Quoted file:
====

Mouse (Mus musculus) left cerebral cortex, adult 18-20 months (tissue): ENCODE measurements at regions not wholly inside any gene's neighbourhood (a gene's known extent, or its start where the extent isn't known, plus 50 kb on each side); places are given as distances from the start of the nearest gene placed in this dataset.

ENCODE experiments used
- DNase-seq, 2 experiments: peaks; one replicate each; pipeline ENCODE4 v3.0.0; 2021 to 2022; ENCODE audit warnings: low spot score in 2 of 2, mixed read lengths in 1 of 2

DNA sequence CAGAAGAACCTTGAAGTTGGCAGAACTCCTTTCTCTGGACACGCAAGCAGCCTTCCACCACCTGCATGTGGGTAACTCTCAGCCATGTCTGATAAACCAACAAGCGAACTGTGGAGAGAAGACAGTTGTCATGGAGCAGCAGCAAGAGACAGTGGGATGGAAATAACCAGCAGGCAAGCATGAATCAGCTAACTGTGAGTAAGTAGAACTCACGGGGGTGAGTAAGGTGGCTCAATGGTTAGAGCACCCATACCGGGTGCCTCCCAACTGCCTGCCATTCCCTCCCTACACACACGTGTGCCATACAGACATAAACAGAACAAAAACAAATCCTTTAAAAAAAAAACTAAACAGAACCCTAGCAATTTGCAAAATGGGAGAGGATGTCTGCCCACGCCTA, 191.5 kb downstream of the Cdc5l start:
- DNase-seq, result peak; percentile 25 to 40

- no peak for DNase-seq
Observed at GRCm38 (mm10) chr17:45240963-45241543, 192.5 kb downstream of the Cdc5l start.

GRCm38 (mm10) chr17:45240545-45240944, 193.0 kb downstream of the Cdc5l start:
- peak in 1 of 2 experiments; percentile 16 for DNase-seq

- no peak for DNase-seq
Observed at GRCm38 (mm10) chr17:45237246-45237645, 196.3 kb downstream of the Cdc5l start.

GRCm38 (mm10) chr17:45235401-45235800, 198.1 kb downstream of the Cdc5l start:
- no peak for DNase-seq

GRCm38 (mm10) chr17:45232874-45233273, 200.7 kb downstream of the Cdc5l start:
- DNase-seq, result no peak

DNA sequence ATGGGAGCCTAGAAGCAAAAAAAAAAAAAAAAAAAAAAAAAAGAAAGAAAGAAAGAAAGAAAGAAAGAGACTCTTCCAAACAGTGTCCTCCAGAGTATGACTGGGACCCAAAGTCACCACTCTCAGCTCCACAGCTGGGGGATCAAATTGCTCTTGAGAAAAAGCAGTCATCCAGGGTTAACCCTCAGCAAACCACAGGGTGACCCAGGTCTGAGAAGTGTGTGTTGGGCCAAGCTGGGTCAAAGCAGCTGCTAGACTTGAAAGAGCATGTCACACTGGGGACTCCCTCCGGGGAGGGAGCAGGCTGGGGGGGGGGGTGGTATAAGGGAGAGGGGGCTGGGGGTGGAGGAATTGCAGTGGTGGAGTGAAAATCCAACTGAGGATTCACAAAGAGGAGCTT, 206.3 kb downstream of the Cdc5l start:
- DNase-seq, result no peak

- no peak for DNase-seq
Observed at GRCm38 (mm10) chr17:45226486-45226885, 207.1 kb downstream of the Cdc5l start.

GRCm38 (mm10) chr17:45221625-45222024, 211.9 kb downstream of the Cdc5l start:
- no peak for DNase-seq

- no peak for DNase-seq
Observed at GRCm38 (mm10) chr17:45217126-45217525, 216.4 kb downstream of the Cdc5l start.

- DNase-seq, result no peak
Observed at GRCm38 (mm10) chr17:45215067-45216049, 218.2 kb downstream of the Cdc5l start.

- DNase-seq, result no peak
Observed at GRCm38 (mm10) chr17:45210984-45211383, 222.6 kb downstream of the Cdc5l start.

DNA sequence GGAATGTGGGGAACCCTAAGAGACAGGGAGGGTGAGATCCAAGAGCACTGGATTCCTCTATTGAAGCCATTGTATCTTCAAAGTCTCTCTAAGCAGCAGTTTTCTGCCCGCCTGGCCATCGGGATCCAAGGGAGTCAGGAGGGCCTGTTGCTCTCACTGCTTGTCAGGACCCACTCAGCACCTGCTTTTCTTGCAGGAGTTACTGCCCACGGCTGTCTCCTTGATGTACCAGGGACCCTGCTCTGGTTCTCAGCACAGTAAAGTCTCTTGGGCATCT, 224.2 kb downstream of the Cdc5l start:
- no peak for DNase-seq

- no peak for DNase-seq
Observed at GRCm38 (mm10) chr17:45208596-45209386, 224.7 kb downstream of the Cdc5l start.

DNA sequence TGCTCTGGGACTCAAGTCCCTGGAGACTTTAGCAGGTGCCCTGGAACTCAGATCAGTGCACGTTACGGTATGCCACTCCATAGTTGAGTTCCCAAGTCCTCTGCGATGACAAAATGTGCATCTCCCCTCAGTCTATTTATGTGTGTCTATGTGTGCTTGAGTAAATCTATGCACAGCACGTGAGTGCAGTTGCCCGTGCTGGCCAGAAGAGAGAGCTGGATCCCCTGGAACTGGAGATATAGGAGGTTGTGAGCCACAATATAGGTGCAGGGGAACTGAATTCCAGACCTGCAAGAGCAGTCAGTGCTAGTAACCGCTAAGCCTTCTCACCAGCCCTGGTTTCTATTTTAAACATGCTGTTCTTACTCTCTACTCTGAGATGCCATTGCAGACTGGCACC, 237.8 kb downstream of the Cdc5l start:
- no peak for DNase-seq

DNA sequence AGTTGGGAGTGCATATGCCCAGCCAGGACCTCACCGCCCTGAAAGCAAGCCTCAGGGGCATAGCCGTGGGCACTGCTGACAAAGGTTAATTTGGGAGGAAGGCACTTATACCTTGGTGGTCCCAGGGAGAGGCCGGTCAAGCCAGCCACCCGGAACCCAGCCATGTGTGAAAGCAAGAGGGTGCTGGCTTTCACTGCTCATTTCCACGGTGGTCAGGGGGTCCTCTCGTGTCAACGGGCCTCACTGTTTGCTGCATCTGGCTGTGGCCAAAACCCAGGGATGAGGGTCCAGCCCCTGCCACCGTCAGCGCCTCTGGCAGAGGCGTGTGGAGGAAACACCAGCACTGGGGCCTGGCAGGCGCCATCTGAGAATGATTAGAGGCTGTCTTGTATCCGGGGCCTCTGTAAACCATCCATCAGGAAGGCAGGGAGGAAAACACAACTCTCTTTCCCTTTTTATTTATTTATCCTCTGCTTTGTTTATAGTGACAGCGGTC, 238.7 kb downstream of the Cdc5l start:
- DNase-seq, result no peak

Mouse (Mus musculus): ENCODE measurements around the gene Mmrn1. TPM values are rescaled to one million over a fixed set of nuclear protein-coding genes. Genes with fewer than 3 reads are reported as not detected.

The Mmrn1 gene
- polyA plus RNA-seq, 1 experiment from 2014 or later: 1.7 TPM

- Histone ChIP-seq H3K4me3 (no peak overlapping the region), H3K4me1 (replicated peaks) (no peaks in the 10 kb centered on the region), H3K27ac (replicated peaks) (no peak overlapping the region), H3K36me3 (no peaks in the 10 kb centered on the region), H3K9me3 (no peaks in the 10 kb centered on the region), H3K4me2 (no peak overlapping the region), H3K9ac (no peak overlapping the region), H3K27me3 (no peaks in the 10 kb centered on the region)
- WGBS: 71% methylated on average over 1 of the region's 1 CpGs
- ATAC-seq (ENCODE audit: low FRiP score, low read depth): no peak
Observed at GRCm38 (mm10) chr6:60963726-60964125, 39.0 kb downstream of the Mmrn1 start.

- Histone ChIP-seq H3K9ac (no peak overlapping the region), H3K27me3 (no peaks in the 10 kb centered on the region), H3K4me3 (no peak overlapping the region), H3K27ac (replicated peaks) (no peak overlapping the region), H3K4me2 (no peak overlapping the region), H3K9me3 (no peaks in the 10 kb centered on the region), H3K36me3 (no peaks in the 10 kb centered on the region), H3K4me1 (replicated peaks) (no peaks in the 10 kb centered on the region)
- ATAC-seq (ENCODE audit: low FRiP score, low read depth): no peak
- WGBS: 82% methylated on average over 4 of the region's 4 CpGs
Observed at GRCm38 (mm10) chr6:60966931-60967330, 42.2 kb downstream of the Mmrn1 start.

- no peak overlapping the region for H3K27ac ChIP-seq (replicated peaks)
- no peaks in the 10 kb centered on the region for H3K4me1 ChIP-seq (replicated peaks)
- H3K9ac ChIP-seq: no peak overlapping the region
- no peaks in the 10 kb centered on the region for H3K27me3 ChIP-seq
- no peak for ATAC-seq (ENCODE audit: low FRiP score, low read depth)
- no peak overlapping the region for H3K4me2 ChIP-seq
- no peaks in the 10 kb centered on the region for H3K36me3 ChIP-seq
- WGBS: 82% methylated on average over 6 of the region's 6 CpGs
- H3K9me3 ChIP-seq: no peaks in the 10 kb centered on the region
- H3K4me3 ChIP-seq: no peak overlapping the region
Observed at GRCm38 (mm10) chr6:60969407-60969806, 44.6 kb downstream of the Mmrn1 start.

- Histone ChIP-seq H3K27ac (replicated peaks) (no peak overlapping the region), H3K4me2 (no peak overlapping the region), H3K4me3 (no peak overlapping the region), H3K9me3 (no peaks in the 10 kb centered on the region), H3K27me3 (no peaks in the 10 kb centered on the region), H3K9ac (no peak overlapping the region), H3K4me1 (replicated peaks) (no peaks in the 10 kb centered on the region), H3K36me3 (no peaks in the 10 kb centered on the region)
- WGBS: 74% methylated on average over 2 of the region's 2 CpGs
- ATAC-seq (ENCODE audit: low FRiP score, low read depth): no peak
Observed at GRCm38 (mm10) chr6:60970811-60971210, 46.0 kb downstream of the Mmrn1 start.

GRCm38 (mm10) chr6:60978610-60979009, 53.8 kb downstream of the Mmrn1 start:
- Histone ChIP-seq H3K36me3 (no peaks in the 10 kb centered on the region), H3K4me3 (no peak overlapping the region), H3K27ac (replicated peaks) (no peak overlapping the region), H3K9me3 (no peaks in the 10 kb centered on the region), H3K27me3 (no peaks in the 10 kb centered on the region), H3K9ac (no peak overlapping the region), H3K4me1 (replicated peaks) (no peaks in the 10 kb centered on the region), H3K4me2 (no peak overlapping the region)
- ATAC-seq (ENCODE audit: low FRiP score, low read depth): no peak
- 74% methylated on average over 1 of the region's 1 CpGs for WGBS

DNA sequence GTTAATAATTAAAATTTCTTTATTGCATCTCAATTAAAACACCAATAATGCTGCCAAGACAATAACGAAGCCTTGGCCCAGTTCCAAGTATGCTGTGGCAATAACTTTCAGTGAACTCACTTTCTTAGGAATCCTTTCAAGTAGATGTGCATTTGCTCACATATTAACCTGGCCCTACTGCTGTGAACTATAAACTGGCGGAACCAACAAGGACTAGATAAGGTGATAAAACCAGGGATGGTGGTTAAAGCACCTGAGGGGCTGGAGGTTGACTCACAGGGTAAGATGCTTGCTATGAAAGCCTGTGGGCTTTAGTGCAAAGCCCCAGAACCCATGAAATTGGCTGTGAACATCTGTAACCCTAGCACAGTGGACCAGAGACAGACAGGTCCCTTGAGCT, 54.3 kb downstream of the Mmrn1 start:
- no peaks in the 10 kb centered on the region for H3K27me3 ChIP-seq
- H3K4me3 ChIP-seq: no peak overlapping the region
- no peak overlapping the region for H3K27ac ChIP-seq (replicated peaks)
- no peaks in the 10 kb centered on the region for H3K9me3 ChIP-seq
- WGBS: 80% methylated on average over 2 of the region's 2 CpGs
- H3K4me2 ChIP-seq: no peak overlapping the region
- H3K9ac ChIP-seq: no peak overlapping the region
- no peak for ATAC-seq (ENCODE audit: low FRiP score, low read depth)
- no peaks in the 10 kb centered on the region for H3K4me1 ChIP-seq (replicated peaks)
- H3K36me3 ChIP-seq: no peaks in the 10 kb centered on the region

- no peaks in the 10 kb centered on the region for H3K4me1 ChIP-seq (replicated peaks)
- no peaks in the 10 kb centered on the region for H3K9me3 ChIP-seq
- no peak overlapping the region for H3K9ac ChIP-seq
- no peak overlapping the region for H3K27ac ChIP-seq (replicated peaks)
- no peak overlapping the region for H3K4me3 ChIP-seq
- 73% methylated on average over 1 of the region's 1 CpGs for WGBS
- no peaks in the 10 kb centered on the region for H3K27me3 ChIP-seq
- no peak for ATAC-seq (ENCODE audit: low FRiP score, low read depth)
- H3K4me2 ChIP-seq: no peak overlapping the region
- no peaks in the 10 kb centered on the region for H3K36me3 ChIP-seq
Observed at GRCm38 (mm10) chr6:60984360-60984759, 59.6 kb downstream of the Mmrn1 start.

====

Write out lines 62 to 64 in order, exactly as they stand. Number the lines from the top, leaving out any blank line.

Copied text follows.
GRCm38 (mm10) chr6:60978610-60979009, 53.8 kb downstream of the Mmrn1 start:
- Histone ChIP-seq H3K36me3 (no peaks in the 10 kb centered on the region), H3K4me3 (no peak overlapping the region), H3K27ac (replicated peaks) (no peak overlapping the region), H3K9me3 (no peaks in the 10 kb centered on the region), H3K27me3 (no peaks in the 10 kb centered on the region), H3K9ac (no peak overlapping the region), H3K4me1 (replicated peaks) (no peaks in the 10 kb centered on the region), H3K4me2 (no peak overlapping the region)
- ATAC-seq (ENCODE audit: low FRiP score, low read depth): no peak